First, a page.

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Macular Degeneration – Causes, Symptoms, Diagnosis and Treatments

What is Macular Degeneration ?

The macula is a small central area of the retina. Structures in the macula are specialised for high acuity vision. The macula is important for reading, driving, recognition of faces and fine detail. Damage to the macula, such as Macular Degeneration, can lead to a loss of central vision.

There are several types of macular degeneration, but the most common is Age Related Macular Degeneration (ARMD). It is the leading cause of blindness in Australia, affecting central vision.
ARMD usually occurs in people older than 50 years. The risk of ARMD is increased if you smoke or have a family history of the disease.

There are two forms of ARMD. Both Dry and Wet forms of ARMD begin in the Retinal Pigment Epithelium (RPE). This layer of cells underneath the retina is responsible for passing oxygen and removing waste products from the retina. ARMD occurs when the removal of waste breaks down and waste products from the retina start to build up underneath the RPE. These deposits are known as Drusen, which is the earliest sign of ARMD.

  1. Dry

    When cells in the retinal pigment epithelium die, the retinal cells above them also die, leading to patches of ‘missing’ retina. This is dry MD. This is a slower form of the disease, causing gradual loss of central vision. If you know you have dry MD and you experience any sudden change in vision, then it is likely that you have developed the ‘wet’ form. It is critical that you see your eye care professional immediately.

  2. Wet

    The wet form of MD occurs when the retinal pigment epithelium (RPE) fails to stop new abnormal blood vessels from growing into the retina. When these blood vessels enter the retina, they grow profusely, and they leak fluid and blood into the retina, leading to scarring and loss of vision. If wet ARMD is left undetected or untreated, rapid and severe loss of central vision can occur within a short period of time.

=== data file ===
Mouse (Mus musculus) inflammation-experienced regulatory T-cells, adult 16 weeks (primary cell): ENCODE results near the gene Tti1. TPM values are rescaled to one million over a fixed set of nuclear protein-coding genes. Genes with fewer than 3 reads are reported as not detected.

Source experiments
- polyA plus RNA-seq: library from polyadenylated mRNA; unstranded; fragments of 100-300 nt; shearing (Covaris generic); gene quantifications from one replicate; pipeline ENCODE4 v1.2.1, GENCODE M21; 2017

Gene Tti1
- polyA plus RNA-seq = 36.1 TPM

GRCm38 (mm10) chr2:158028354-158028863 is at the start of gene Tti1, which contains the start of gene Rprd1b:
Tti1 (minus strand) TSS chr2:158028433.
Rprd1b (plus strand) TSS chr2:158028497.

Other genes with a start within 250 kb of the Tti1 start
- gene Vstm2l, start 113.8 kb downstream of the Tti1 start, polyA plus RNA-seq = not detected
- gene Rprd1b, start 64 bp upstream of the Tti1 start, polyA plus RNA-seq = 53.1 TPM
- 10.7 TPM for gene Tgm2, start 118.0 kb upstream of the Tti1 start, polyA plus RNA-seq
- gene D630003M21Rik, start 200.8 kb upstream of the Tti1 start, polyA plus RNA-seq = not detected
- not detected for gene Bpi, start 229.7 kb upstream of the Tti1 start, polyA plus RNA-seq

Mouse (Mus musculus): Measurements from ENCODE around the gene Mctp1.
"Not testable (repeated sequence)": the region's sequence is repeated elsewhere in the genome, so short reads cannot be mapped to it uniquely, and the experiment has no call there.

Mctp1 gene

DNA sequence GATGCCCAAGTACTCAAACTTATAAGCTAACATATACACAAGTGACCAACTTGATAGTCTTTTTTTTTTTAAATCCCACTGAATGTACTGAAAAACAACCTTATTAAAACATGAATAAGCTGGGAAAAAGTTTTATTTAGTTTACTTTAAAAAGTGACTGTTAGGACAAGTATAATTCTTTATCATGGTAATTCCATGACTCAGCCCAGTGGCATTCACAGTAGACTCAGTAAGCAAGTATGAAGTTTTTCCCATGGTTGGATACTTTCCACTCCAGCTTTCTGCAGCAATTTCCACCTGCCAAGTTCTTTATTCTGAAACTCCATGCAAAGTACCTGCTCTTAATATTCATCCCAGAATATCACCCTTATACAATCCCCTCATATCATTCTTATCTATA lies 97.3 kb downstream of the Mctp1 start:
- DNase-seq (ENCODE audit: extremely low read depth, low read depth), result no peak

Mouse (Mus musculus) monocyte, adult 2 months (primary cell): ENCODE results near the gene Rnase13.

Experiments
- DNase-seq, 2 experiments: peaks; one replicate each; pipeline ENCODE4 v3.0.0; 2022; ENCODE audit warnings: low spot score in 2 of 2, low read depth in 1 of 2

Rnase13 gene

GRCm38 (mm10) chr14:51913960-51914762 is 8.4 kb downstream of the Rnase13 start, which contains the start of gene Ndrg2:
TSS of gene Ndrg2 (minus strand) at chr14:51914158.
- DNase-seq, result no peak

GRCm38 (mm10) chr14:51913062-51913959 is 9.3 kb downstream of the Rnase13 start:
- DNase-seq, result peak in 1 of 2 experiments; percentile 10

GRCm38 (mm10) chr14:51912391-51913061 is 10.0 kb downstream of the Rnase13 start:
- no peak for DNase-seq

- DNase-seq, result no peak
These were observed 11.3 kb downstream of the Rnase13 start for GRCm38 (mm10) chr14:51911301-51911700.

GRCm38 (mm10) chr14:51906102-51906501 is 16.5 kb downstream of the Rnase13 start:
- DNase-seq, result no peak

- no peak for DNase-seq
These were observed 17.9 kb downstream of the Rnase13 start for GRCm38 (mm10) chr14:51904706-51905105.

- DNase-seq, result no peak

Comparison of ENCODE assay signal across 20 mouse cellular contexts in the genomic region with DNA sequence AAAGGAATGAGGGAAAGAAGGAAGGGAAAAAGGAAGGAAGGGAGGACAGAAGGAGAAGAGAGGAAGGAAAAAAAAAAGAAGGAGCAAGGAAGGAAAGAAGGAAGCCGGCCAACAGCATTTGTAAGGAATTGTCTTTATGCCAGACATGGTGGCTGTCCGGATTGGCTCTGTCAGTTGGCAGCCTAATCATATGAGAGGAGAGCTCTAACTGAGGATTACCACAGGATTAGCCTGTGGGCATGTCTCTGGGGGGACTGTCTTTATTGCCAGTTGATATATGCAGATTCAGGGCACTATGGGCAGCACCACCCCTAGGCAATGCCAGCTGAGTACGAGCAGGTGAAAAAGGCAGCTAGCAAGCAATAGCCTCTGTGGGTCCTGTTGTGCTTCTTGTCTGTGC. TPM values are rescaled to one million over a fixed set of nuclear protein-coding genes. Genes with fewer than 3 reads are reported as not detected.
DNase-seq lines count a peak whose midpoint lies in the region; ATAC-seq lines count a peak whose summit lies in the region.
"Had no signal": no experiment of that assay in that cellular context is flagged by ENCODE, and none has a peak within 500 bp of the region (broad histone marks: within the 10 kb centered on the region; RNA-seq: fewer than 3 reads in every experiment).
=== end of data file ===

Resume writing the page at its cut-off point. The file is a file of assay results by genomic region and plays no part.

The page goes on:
Symptoms

Some of the typical symptoms of ARMD:

  • Difficulty reading or doing fine vision tasks like sewing
  • Distorted vision where straight lines appear ‘bent’ or ‘wavy’
  • Difficulty distinguishing faces
  • Black spot noted in your central vision
  • The need for increased illumination
  • Poor night vision and colour sensitivity

Diagnosis

ARMD can only be diagnosed by examining the retina. Early stages of ARMD can be detected by using the Amsler Grid. Ask your eye care professional for one as early detection of ARMD is crucial.

Treatment

  1. Dry

    There are currently no treatments to reverse the effects of dry MD however you make lifestyle changes such as taking supplements like Macuvision and Lutein Vision, eat a lot of green leafy vegetables, wear UV protection sunglasses and quit smoking.
    It is important to be aware that the dry form can turn into the wet form so it is important to check your Amsler grid and report any changes to your ophthalmologist immediately.

  2. Wet

    Anti-VEGF Drugs:
    Lucentis and Avastin are Anti-VEGF drugs. They are injected into the eye to block the protein responsible for the growth of new blood vessels. The injection is into the eye cavity where the anti-VEGF drug can spread to the retina. The injections are generally administered at four week intervals.

    Photodynamic Therapy (PDT):
    This is a two step process combining a light-activated drug Visudyne and the light from a cold laser directed on to the abnormal retinal area. Once activated, the drug causes the blood vessel to close off. PDT may need several treatments to keep the leaking blood vessels closed and stop the progression of Wet MD. After PDT you must stay out for the sun and halogen light for at least 48 hours. On the day of treatment, bring a wide brimmed hat and sunglasses.

    Laser Photocoagulation:
    This treatment consists of a concentrated beam of high energy thermal light which is directed on to the retina to destroy and seal the leaky blood vessels. The laser not only destroys the new blood vessels but also destroys the retina adjacent to the new vessels. Therefore laser photocoagulation will usually not be used for blood vessels directly under the middle of the macula. This treatment is only for a small percentage of patients with a particular type of Wet MD. Close monitoring with your ophthalmologist is needed to determine if further treatment is required as there is a 50% recurrence rate.

Outcomes

Modern treatments discussed above, support and maintain good vision for patients with macular degeneration.

 

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